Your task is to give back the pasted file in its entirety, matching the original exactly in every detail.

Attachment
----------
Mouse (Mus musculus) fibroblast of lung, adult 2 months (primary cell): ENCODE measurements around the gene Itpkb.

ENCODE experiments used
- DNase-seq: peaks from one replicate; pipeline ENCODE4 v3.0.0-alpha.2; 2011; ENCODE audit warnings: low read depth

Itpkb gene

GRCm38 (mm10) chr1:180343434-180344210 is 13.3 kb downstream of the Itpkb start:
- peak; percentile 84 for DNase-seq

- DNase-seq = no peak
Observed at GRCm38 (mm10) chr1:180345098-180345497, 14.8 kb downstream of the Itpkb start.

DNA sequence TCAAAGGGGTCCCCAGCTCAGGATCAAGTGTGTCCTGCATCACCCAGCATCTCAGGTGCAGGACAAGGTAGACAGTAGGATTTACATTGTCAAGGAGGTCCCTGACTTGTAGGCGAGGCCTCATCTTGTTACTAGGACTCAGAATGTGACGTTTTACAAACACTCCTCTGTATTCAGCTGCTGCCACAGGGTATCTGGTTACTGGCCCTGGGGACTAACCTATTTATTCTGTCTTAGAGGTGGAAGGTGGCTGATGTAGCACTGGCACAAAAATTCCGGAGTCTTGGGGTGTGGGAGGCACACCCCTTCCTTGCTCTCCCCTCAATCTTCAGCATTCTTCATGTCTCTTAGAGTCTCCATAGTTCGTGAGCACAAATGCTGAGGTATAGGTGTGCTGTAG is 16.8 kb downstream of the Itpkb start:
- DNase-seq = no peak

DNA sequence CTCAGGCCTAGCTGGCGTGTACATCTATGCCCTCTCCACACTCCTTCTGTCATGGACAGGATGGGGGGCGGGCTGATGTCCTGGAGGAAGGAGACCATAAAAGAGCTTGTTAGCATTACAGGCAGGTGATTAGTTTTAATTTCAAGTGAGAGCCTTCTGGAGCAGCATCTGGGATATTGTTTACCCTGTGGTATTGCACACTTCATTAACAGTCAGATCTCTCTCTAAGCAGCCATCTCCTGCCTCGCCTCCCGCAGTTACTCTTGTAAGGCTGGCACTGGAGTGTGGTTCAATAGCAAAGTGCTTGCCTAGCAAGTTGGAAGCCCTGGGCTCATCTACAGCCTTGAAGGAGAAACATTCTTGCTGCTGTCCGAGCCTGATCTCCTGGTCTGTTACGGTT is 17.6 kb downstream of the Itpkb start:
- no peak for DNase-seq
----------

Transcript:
Mouse (Mus musculus) fibroblast of lung, adult 2 months (primary cell): ENCODE measurements around the gene Itpkb.

ENCODE experiments used
- DNase-seq: peaks from one replicate; pipeline ENCODE4 v3.0.0-alpha.2; 2011; ENCODE audit warnings: low read depth

Itpkb gene

GRCm38 (mm10) chr1:180343434-180344210 is 13.3 kb downstream of the Itpkb start:
- peak; percentile 84 for DNase-seq

- DNase-seq = no peak
Observed at GRCm38 (mm10) chr1:180345098-180345497, 14.8 kb downstream of the Itpkb start.

DNA sequence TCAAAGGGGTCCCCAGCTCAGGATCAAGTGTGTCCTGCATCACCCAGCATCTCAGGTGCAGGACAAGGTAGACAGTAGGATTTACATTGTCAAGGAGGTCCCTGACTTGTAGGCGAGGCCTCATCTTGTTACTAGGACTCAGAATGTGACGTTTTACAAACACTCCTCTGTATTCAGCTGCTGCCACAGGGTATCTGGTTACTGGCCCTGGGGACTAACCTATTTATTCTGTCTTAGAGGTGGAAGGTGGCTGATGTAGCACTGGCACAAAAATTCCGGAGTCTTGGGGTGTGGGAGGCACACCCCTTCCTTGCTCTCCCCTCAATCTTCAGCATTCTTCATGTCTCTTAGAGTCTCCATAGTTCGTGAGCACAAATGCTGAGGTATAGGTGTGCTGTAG is 16.8 kb downstream of the Itpkb start:
- DNase-seq = no peak

DNA sequence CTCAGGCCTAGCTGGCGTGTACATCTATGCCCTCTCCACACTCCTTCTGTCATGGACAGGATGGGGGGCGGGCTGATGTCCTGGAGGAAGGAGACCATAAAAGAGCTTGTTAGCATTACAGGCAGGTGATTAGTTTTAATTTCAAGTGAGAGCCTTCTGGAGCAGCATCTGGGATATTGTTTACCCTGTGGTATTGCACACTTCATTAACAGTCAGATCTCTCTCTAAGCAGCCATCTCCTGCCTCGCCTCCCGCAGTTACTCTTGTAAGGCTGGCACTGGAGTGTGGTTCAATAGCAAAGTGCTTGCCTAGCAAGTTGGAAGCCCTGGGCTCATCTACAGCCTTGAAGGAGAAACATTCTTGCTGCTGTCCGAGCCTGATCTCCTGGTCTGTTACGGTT is 17.6 kb downstream of the Itpkb start:
- no peak for DNase-seq